For years, it has been an on-again, off-again topic, sometimes flooded with more questions than answers.
But what is clear — at least in more recent history — is a majority of Wilmington residents would prefer the South Island Dam on the Kankakee River be removed outright, according to responses from a survey the city sent out late in 2020.
For years, the dam site has been a site of controversy because of the multiple drownings that have occurred.
One of the most prominent cases occurred in 2016, when siblings Abigail and Edger Arroyo lost their lives to the rushing waters. Edger, 12, reportedly wanted to touch the water falling from the dam, and Abigail, 13, went into the rushing rapids to try retrieving him after he fell in.
Another high-profile case at the same site occurred just a year later when Elizabeth Larson, 36, drown after her inflatable raft went over the dam. A girl was with Larson at the time, and Larson managed to save the girl’s life before losing her own.
Since then, renewed calls to remove the dam have arisen, and a Wilmington municipal panel — the Buildings, Grounds, Parks, Health and Safety Committee — has taken charge of looking into next steps for the troubled site.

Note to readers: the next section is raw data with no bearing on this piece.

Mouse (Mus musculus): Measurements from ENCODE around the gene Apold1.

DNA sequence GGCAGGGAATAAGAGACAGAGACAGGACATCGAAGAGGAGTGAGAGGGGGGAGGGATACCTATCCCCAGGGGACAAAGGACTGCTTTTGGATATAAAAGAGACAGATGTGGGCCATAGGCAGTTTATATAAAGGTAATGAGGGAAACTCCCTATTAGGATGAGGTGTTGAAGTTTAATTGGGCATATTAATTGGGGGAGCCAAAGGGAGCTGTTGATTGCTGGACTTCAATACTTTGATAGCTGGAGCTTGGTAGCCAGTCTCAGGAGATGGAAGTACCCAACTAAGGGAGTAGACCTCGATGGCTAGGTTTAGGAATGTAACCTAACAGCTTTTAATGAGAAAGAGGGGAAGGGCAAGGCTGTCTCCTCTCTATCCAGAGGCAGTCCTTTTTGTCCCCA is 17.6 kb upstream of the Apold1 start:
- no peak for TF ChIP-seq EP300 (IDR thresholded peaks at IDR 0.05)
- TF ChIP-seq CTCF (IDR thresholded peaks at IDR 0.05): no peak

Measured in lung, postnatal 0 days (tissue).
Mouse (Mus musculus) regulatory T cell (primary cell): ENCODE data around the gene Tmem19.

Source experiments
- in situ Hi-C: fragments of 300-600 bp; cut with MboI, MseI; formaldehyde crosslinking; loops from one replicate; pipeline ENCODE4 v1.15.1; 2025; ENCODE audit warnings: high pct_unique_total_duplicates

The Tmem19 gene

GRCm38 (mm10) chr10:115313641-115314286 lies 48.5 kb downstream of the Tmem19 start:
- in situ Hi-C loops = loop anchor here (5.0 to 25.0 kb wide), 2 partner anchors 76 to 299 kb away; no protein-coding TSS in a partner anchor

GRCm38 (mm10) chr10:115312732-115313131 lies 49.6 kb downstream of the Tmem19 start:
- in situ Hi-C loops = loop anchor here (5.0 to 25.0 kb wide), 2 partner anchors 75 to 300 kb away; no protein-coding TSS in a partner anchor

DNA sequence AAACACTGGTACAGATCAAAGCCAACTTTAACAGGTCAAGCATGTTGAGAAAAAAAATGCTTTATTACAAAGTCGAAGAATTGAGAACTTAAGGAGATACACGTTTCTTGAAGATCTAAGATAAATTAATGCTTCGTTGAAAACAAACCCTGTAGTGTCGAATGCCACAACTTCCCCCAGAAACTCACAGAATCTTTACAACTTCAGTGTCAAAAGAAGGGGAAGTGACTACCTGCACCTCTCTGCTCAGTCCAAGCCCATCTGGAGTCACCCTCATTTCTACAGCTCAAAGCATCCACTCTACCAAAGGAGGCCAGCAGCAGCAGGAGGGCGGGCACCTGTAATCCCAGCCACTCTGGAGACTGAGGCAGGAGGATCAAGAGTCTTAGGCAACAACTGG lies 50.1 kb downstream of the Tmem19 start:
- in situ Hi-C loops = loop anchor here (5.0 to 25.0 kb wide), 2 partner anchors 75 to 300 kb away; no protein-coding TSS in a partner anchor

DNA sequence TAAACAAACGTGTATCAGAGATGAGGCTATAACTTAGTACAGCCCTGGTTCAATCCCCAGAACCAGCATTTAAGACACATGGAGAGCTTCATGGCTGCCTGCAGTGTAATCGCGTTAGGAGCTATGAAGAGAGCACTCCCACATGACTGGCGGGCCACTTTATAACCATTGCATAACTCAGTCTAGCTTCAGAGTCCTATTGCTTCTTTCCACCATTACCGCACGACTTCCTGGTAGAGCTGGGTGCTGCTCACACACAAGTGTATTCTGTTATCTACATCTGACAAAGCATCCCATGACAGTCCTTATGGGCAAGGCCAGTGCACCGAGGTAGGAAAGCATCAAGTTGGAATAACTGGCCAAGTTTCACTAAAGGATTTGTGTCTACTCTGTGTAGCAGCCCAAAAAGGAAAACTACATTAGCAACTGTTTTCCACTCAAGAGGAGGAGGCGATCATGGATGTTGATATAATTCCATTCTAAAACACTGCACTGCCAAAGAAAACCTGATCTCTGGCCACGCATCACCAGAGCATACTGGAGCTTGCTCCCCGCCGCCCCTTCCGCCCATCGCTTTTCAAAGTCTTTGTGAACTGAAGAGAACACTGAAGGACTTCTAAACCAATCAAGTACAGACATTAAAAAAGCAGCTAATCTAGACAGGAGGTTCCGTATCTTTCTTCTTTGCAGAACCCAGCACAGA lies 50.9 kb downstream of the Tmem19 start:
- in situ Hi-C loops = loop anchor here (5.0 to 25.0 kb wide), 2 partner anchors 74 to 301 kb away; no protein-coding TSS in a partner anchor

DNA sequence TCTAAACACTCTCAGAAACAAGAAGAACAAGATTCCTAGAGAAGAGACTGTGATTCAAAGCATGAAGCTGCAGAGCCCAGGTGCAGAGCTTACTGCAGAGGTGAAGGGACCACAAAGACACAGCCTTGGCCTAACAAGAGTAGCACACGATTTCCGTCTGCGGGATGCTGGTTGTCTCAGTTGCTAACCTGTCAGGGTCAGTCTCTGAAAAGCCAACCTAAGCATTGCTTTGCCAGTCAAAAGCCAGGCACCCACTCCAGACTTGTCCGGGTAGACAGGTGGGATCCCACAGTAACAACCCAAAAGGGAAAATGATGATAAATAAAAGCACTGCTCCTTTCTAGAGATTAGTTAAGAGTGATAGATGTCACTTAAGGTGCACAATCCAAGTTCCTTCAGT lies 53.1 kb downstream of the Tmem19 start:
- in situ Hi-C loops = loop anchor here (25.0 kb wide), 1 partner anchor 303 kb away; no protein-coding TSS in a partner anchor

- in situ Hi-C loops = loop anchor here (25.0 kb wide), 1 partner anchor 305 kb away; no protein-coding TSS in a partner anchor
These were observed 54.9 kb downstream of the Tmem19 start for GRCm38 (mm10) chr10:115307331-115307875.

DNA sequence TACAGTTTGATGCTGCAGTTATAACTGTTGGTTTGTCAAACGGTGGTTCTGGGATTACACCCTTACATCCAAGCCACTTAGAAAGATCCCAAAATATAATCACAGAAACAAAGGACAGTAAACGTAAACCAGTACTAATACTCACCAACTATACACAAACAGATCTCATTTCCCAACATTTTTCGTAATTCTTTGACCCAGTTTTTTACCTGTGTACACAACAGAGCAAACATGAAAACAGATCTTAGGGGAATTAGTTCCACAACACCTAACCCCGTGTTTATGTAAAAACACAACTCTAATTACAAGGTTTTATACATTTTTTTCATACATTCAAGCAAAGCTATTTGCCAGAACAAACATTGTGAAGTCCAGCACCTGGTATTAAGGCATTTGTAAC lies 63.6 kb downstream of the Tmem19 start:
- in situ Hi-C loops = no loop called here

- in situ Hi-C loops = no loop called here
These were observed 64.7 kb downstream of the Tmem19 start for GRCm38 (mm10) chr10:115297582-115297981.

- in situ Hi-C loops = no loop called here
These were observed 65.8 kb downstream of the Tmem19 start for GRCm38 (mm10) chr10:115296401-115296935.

When the committee last discussed the survey results in November, 304 of the 444 respondents favored a major overhaul.
The results, according to municipal documents, are as follows:
Option 1 — Complete removal of South Island dam (304 respondents)
Option 2 — Construction of rock ramp on downstream side of dam and new dam in millrace (55 respondents)
Option 3 — Construction of rock ramp on downstream side of dam and series of rock drop structures in millrace conductive to canoe/kayak passage (59 respondents)
Option 4 — Leave it alone (26 respondents)
While no firm decisions have been made, members of the Buildings, Grounds, Parks, Health and Safety Committee plan to continue discussing the dam and its future within the city in 2021.
Minutes from the November committee meeting indicated members plan on “meeting with the engineers again to conduct reports on the dam.”